ENGLISH 270 - Introduction to American Literature
Fall 2020, Section 001 - Race and American Fiction
Instruction Mode: Section 001 is  Online (see other Sections below)
Subject: English Language and Literature (ENGLISH)
Department: LSA English Language & Literature
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Requirements & Distribution:
Waitlist Capacity:
May not be repeated for credit.
Primary Instructor:


To what extent does a focus on race offer us an encompassing view—of the American novel, of American literature, of American history as a whole? Such is the question that animates this course. We’ll investigate it by considering leading fictional works since the mid-19th century: Stowe’s Uncle Tom’s Cabin (1852); Melville’s Benito Cereno (1855-6); Chesnutt’s The Marrow of Tradition (1901); selections from Faulkner’s Go Down, Moses (1942) or Collected Stories (1950); Morrison’s Beloved (1987); and Díaz’s The Brief Wondrous Life of Oscar Wao (2007). Since the reading consists mainly of writers who have achieved considerable critical acclaim, the class should help us gain familiarity with some major specimens of U.S. fiction—in this sense cutting against the invidious, and false, choice between artistry and commitment. We will also attempt to gain awareness of the various ways in which literature is made out of previous literature (e.g. Morrison’s debt to Faulkner) as well as out of life. What are the distinctively racially inflected literary antecedents of the novels we’re reading?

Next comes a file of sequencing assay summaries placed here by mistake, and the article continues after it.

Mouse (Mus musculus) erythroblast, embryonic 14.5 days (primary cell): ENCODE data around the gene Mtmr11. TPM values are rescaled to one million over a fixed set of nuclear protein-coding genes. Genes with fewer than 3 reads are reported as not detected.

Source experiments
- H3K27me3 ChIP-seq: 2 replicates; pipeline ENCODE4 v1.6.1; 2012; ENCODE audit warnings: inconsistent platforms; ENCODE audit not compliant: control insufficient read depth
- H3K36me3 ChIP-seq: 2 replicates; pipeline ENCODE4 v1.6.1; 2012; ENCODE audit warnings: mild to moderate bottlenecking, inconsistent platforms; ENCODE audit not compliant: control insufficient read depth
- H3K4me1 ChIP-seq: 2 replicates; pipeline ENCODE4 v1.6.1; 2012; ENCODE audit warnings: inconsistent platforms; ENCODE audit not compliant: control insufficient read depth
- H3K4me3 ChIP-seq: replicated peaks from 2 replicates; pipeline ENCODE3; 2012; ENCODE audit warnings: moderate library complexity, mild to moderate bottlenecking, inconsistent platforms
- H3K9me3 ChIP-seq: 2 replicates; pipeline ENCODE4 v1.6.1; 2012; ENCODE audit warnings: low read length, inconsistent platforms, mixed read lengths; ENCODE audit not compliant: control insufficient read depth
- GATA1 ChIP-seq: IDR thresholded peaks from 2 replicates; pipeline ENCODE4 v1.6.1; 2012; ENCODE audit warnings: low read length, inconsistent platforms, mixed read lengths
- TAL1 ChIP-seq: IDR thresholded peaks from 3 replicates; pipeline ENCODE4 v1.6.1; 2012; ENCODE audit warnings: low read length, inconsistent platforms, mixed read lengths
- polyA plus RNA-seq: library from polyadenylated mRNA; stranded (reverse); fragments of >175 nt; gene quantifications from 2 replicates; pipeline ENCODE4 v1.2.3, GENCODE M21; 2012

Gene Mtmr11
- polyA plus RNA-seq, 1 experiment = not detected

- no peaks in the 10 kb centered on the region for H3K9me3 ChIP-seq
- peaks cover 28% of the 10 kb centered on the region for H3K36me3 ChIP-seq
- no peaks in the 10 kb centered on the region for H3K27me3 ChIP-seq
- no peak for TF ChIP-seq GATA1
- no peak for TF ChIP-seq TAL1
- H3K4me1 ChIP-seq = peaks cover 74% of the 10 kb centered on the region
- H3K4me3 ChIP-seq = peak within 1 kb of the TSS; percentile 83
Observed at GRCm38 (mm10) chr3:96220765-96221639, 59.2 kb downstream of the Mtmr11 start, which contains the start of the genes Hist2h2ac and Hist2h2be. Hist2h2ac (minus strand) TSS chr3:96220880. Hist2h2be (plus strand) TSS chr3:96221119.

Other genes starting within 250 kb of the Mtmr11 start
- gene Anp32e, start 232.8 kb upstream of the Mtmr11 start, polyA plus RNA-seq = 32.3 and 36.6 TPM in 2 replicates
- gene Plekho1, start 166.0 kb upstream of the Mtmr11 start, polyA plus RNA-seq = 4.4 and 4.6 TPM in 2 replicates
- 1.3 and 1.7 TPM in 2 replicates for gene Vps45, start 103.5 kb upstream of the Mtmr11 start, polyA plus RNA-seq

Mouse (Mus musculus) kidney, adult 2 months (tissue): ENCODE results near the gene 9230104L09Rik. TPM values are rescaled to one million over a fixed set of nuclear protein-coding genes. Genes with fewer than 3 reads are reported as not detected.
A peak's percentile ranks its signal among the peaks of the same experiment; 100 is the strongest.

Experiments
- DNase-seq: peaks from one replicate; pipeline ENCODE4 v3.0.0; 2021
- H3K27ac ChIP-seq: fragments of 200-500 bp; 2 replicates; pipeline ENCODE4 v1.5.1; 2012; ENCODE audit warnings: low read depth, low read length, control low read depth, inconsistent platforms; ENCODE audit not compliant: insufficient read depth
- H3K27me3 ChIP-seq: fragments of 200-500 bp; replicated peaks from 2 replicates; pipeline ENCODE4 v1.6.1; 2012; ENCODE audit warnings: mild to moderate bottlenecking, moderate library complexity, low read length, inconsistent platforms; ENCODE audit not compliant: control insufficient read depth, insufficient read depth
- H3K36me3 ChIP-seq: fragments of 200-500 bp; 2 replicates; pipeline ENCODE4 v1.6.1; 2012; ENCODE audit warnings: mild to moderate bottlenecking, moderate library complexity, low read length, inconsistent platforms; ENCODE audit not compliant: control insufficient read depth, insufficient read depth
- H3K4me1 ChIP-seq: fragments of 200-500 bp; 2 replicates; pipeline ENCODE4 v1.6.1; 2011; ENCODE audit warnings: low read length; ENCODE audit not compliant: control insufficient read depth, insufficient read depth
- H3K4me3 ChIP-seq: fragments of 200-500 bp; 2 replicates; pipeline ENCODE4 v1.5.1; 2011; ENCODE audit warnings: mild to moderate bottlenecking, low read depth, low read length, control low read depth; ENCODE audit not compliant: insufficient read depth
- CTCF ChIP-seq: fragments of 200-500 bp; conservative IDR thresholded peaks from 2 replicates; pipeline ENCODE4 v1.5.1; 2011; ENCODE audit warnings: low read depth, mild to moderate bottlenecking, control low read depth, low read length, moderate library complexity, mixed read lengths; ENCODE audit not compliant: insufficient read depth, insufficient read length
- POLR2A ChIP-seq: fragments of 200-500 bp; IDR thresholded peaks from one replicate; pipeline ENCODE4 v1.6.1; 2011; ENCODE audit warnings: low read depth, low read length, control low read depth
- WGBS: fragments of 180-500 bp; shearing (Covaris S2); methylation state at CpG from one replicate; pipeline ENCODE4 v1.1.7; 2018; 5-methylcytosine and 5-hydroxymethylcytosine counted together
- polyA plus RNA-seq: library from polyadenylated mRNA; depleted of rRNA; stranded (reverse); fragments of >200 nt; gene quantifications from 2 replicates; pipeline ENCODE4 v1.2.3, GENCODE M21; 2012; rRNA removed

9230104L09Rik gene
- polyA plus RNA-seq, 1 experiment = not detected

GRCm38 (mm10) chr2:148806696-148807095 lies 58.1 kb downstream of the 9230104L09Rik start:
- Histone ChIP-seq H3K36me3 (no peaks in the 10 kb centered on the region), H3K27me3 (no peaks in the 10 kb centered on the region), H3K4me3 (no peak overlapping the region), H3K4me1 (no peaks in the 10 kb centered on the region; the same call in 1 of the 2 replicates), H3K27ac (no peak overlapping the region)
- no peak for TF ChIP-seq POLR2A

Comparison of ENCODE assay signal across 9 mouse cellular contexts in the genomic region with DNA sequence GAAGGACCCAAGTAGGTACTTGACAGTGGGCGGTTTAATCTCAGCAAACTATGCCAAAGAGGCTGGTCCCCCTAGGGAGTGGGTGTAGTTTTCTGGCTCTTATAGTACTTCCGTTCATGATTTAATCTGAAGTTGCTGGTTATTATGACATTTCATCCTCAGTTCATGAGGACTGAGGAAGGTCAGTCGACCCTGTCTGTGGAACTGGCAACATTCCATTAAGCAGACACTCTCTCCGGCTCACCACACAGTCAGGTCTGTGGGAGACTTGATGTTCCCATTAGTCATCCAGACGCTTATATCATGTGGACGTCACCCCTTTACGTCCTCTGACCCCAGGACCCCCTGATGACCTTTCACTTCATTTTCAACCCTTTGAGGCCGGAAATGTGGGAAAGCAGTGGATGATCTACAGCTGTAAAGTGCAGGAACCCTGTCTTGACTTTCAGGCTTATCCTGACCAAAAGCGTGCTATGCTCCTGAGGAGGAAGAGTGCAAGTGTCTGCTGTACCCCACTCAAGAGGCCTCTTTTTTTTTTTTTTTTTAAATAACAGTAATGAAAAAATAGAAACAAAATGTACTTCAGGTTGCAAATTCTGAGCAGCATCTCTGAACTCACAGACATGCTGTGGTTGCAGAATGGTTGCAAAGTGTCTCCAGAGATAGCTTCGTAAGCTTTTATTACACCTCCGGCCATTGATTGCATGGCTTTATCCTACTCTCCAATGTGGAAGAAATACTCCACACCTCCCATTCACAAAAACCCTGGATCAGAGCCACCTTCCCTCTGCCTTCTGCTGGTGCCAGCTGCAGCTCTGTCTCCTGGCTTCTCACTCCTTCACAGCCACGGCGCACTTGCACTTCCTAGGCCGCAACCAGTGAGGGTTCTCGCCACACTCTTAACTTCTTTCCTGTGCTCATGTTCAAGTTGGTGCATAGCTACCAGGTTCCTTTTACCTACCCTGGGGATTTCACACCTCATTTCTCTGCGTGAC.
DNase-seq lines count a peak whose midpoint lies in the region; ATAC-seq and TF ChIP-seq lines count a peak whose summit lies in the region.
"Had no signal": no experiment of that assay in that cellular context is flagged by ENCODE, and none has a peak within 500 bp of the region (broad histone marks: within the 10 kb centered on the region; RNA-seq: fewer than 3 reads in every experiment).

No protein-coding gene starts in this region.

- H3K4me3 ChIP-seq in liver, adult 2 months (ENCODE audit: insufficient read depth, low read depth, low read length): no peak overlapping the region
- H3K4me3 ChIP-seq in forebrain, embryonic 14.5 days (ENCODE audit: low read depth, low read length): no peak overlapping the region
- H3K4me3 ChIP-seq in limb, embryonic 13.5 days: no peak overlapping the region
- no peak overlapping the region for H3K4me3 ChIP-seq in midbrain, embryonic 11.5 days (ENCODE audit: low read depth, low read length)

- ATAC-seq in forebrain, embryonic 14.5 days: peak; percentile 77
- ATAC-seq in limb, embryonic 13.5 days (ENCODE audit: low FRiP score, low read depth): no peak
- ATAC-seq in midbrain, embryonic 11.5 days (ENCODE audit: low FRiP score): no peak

Contextual readings will include “The Declaration of Independence,” “The Constitution,” Lincoln’s “Gettysburg Address” and “Second Inaugural Address,” and King’s “Letter from Birmingham Jail” and “I Have a Dream.”

Primary attention will be given to three eras: the run-up to the Civil War, with emphasis on the struggle over slavery; the era of Jim Crow; and the aftermath of the Civil Rights era, sometimes referred to as the age of the New Jim Crow. But since most of the fictional works have a strong historical dimension, we’ll ask why a concern with the racial conflict of one’s own day so often leads to a resort to the past. And this question will open onto the broader one at the heart of the course: what does the study of literature enable us to see that is unavailable in any number of non-literary discourses (including the famous documents mentioned above)?

Thematically, we’ll look at the connections between race and a variety of other social issues: above all, religion, gender and sexuality, and social class. The goal is to see overlaps and contrasts, but also to evaluate the explanatory value of race. Formally, we’ll attempt to identify the logic, or purpose, of the different fictional subgenres exemplified on the reading list—realism, modernism, and postmodernism. Does a concern with race and ethnicity inflect fiction toward one or another of these modes, or inflect these modes in any consistent fashion? The ultimate aim is to develop a single perspective on these two apparently distinct sets of concerns.

Course Requirements:

Writing: 3 five-page papers; no exam.

Intended Audience:

Online-only students are welcome!

Class Format:

Exams: Synchronous and Online

Lectures: Synchronous and Online

Class Discussions: Synchronous and Online


ENGLISH 270 - Introduction to American Literature
Schedule Listing
001 (LEC)
TuTh 1:00PM - 2:30PM

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